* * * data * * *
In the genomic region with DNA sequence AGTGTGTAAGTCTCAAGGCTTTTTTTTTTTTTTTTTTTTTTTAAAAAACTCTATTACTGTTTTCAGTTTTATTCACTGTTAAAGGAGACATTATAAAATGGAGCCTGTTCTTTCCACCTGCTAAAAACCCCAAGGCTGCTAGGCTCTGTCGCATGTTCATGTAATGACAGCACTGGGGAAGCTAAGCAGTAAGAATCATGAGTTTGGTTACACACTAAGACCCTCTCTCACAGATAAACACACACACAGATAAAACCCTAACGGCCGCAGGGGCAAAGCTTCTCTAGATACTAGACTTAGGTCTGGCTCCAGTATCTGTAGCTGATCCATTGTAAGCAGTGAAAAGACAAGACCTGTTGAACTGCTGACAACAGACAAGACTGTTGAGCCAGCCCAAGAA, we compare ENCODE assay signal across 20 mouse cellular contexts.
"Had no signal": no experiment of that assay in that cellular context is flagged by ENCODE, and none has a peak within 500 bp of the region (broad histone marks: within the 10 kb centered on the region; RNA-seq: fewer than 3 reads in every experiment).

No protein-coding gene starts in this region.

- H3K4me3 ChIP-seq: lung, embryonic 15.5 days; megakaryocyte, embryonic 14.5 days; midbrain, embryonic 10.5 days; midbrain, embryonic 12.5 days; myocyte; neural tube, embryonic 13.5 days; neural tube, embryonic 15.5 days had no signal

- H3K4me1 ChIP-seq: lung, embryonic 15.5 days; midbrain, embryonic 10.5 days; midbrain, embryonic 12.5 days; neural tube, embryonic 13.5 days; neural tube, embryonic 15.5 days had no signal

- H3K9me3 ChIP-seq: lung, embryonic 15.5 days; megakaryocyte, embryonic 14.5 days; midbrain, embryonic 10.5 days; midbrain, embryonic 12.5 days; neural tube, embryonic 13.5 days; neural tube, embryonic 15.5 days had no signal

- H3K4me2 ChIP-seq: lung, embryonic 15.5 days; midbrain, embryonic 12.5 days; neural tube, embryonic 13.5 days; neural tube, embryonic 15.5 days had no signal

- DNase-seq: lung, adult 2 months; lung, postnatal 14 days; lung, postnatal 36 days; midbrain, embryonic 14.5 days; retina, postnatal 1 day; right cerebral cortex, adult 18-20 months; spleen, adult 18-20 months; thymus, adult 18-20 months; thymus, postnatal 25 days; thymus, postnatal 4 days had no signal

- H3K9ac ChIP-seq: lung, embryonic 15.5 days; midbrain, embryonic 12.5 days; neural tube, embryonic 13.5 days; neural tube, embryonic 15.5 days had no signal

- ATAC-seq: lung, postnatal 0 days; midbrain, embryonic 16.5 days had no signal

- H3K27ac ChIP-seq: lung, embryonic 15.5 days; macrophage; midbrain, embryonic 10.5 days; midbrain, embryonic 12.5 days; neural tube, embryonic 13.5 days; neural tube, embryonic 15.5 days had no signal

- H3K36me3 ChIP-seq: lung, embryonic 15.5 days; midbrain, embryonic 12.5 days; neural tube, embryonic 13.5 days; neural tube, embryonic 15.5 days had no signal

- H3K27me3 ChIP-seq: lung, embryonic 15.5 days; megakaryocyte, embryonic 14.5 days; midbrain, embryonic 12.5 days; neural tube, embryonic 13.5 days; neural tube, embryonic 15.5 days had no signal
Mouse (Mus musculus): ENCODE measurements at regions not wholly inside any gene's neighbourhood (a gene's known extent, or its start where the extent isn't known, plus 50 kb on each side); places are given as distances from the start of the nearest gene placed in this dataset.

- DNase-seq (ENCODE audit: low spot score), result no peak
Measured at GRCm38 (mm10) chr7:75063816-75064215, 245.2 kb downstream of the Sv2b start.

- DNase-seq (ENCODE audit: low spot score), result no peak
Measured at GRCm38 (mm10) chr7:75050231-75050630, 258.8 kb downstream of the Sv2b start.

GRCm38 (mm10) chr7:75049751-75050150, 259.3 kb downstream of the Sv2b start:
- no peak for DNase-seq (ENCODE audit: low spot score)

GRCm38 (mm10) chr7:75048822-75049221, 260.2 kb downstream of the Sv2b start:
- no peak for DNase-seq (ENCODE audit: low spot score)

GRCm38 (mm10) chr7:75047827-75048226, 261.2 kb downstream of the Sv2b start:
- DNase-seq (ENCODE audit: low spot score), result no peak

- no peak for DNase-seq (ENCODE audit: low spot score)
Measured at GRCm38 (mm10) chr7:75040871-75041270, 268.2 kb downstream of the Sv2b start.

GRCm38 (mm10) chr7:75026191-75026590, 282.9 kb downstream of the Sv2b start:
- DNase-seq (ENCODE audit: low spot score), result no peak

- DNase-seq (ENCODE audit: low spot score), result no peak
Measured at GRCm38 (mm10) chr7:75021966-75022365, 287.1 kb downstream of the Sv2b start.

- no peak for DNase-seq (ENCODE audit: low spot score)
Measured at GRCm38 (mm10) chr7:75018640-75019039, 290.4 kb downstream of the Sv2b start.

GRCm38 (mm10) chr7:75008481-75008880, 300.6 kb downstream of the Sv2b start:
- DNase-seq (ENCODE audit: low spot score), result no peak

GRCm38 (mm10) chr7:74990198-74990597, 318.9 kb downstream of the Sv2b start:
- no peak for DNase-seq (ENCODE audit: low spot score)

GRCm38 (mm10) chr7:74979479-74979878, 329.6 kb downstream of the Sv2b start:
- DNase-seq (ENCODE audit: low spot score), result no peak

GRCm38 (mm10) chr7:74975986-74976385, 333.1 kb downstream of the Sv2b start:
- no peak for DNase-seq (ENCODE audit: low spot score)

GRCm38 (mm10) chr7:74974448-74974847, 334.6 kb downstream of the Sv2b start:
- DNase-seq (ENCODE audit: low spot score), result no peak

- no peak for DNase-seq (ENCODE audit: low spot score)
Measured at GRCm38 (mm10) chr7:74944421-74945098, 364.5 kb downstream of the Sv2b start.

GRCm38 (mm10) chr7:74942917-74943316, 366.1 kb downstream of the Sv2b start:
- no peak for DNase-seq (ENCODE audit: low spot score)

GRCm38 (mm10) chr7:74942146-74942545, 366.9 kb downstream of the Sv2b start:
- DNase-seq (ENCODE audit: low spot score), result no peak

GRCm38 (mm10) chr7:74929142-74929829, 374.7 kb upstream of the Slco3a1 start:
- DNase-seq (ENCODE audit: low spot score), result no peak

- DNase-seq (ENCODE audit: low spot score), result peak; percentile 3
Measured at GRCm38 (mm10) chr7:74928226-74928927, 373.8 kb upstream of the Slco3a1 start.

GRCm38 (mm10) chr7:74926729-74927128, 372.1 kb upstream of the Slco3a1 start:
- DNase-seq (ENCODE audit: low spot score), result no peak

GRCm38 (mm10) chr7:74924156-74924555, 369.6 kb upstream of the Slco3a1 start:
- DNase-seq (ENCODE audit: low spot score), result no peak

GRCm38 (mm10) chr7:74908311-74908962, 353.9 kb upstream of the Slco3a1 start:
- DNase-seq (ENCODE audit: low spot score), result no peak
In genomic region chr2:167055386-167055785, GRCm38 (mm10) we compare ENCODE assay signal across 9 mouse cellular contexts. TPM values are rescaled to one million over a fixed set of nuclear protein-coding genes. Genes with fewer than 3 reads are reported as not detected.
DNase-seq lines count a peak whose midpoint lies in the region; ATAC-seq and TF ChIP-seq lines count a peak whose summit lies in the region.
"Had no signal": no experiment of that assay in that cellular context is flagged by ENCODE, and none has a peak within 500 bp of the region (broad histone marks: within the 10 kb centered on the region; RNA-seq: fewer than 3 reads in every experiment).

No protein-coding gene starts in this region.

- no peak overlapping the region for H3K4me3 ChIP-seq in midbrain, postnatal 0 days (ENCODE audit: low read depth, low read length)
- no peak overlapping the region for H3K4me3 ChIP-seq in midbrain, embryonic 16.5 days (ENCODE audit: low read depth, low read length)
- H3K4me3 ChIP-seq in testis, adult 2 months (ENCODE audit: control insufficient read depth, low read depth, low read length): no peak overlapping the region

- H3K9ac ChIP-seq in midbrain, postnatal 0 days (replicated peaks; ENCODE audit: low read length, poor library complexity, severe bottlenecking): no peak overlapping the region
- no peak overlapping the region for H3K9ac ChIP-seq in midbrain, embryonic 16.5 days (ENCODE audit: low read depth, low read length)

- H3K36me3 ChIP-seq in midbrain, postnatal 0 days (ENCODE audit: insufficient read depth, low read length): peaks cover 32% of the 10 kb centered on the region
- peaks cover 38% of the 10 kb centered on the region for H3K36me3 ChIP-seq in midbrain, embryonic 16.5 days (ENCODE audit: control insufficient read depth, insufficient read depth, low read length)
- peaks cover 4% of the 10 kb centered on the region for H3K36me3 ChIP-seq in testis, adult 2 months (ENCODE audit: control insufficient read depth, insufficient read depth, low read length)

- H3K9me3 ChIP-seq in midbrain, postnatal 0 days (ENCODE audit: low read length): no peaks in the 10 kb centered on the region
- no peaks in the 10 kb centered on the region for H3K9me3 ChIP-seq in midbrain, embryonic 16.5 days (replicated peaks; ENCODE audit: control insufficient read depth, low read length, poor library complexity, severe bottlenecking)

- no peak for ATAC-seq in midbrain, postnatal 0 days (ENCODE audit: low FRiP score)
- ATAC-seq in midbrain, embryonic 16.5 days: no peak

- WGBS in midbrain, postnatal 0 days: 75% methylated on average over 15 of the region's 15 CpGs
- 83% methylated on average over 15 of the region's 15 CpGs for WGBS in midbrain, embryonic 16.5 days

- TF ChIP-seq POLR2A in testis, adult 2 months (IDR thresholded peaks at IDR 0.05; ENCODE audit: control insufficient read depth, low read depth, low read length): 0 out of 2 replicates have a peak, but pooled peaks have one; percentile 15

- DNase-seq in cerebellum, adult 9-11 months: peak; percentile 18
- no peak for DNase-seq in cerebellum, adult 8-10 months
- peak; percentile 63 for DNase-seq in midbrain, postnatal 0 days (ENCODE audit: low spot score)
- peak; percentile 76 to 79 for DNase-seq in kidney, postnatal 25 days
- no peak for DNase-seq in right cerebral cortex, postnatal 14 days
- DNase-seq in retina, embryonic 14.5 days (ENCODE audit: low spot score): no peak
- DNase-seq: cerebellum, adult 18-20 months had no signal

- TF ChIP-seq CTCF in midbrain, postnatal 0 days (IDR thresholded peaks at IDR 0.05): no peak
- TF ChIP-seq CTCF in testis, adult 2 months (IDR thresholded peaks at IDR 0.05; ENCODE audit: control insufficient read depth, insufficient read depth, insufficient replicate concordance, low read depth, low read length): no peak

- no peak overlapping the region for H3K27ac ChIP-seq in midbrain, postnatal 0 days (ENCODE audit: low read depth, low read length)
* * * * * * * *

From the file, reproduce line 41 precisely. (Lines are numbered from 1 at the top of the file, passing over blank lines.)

GRCm38 (mm10) chr7:74974448-74974847, 334.6 kb downstream of the Sv2b start: